Prefuse 73

I’ve been listening a lot lately to Prefuse 73, experimental mostly wordless hiphop (if that’s not too much of a contradiction in terms) by Scott Herren. The album is called Vocal Studies & Uprock Narratives; there’s also an EP, 92 Vs 02 Collection….

By wordless I don’t mean voiceless; Prefuse 73’s music has vocals. It’s just that the MC’s rapping voice is treated as an instrument, just like the drum machines and synthesizers. “I like to use MCs as another layer of music,” Herren says. Sonic raw material takes precedence over semantics or meaning. This is hiphop deconstructed, you might say, the music cut up, isolated into abstract segments, and then recombined in new and surprising patterns–shaken not stirred. The melodic lines are jagged, the rhythms abrupt and discontinuous, the harmonies dissonant, “noise” side by side with tones.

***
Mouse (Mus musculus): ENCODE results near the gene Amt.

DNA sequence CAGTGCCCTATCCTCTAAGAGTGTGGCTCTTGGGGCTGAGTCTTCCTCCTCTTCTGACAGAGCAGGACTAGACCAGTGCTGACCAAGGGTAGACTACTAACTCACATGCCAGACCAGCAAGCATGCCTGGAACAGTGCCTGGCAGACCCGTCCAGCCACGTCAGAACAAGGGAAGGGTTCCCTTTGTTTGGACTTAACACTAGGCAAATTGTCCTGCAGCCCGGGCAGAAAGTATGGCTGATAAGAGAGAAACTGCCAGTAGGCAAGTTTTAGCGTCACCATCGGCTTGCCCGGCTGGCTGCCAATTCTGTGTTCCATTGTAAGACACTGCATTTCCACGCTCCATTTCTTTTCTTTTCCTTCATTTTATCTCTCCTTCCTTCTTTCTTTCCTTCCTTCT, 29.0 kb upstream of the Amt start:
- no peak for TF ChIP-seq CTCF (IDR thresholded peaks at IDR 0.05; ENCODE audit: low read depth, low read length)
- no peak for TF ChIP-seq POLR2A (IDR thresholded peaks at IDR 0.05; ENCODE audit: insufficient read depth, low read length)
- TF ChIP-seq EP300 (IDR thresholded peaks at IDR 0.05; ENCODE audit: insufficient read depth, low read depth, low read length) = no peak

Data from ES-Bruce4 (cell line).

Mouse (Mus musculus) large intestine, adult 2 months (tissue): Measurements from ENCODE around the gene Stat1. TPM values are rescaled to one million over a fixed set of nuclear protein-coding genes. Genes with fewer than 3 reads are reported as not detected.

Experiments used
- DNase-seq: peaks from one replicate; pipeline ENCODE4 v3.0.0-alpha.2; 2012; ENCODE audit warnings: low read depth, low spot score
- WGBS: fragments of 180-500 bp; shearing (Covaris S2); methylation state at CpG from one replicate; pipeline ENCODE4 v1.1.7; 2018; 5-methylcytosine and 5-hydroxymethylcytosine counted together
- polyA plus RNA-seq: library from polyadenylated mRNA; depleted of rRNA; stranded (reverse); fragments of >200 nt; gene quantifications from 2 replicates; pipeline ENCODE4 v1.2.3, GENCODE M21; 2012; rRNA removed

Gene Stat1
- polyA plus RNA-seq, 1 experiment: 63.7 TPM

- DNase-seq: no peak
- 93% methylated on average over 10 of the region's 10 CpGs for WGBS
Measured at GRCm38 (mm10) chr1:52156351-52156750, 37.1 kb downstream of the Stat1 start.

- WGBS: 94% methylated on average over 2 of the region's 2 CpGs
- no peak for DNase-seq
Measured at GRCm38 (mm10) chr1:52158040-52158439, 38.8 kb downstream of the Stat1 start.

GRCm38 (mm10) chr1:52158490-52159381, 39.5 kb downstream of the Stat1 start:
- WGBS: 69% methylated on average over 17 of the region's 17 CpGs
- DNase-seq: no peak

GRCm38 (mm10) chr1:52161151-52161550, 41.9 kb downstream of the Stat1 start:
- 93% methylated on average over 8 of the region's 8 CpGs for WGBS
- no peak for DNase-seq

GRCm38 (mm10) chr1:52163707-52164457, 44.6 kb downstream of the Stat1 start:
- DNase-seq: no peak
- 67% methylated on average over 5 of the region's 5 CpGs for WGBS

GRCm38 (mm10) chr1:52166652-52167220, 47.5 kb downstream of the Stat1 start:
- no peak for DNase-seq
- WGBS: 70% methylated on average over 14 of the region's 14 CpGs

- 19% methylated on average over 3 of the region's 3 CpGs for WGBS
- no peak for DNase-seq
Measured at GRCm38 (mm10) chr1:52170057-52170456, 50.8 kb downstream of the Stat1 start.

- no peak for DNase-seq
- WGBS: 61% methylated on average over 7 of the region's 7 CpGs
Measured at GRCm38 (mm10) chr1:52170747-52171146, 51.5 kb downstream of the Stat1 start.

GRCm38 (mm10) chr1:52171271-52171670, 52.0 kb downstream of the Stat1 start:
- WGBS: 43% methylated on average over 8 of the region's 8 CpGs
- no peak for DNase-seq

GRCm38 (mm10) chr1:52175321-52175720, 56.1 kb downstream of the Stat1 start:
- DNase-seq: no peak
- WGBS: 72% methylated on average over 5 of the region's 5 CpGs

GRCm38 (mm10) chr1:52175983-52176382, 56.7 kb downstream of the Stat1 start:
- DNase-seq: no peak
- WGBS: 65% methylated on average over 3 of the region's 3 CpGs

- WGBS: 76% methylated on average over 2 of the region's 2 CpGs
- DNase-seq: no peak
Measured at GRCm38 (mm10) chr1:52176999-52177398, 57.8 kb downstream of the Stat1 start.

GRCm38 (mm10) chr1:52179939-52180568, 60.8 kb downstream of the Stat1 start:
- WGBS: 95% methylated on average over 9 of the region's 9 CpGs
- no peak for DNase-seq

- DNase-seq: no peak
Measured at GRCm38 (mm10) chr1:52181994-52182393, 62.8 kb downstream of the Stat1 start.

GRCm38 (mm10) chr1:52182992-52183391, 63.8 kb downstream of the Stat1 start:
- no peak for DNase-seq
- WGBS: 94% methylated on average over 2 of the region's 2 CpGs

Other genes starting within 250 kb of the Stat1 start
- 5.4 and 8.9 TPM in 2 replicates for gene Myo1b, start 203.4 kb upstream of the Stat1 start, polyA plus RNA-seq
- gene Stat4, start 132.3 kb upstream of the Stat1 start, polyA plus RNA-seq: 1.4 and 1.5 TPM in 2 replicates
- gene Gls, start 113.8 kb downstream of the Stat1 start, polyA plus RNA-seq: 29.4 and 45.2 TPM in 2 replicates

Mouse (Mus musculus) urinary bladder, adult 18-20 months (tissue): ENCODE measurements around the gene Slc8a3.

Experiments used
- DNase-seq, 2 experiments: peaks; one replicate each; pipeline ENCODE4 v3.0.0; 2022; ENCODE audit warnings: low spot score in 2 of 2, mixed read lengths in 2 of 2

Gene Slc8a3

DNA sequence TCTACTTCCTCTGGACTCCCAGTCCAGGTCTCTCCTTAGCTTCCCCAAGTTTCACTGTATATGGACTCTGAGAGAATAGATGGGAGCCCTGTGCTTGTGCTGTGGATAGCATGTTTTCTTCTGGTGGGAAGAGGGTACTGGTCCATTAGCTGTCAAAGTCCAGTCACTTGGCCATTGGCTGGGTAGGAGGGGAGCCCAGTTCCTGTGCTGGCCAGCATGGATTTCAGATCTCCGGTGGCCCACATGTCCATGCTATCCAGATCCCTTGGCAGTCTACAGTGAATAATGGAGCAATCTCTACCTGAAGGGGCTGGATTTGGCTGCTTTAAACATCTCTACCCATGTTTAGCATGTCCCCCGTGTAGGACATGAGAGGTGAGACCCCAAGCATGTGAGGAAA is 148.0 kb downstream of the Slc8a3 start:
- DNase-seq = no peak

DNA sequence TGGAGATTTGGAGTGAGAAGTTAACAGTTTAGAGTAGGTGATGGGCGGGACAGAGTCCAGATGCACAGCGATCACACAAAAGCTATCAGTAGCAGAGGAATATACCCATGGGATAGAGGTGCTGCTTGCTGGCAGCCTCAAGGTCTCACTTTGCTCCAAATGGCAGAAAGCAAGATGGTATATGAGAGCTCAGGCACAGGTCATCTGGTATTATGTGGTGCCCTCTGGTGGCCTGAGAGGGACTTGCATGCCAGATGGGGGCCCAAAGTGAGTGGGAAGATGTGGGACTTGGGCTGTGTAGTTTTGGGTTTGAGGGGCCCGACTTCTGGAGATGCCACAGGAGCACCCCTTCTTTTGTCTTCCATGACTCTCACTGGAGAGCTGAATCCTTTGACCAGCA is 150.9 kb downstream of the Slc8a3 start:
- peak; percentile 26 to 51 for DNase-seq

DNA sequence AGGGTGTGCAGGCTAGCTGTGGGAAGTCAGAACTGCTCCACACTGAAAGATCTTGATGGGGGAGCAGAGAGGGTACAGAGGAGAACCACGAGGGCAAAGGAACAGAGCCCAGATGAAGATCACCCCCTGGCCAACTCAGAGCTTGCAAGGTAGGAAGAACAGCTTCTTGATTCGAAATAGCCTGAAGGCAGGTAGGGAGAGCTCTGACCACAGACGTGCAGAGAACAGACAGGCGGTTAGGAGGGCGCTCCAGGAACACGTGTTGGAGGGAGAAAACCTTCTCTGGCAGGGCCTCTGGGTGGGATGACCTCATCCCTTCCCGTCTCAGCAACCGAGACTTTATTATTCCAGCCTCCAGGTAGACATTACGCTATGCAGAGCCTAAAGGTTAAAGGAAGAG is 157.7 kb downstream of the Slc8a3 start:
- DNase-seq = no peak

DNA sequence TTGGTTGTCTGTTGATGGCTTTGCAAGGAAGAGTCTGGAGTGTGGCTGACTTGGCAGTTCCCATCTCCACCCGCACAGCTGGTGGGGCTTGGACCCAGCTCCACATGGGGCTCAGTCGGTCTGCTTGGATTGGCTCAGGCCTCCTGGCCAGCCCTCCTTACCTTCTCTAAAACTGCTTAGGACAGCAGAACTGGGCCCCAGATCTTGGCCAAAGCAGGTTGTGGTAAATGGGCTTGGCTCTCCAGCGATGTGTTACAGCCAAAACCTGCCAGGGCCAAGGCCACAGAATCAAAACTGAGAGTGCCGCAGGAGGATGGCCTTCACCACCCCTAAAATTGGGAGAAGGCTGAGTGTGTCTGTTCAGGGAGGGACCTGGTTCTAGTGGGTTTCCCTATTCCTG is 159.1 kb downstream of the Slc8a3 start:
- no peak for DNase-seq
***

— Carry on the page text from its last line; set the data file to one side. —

And yet the effect of Prefuse 73 is very far from, say, the harsh, cerebral atonalities of Autechre. No less beautiful, but in a very different manner. The best way I can figure out to put it, is to say that Prefuse 73’s music is somehow celestial. This is the hiphop of angels, which doesn’t mean that it is all sweetness and light. But the music soars, refuses to remain earthbound. It isn’t spacy or science-fiction-y in the ways Kodwo Eshun talks about, but it isn’t about “realness” or life in the streets either. It just flows.

I know that “flow” is the most overused and underdefined term in all of hiphop, and that it generally refers to the delivery style of MCs (vocalists). But Prefuse 73 makes flow into an instrumental concept. I don’t mean that this music is smooth–it’s not. But its very abruptness, its sharp edges, its cuts and discontinuities, its disjunctions between rhythm and melody–all of this is what flows, as if stuttering were itself a new sort of heavenly groove.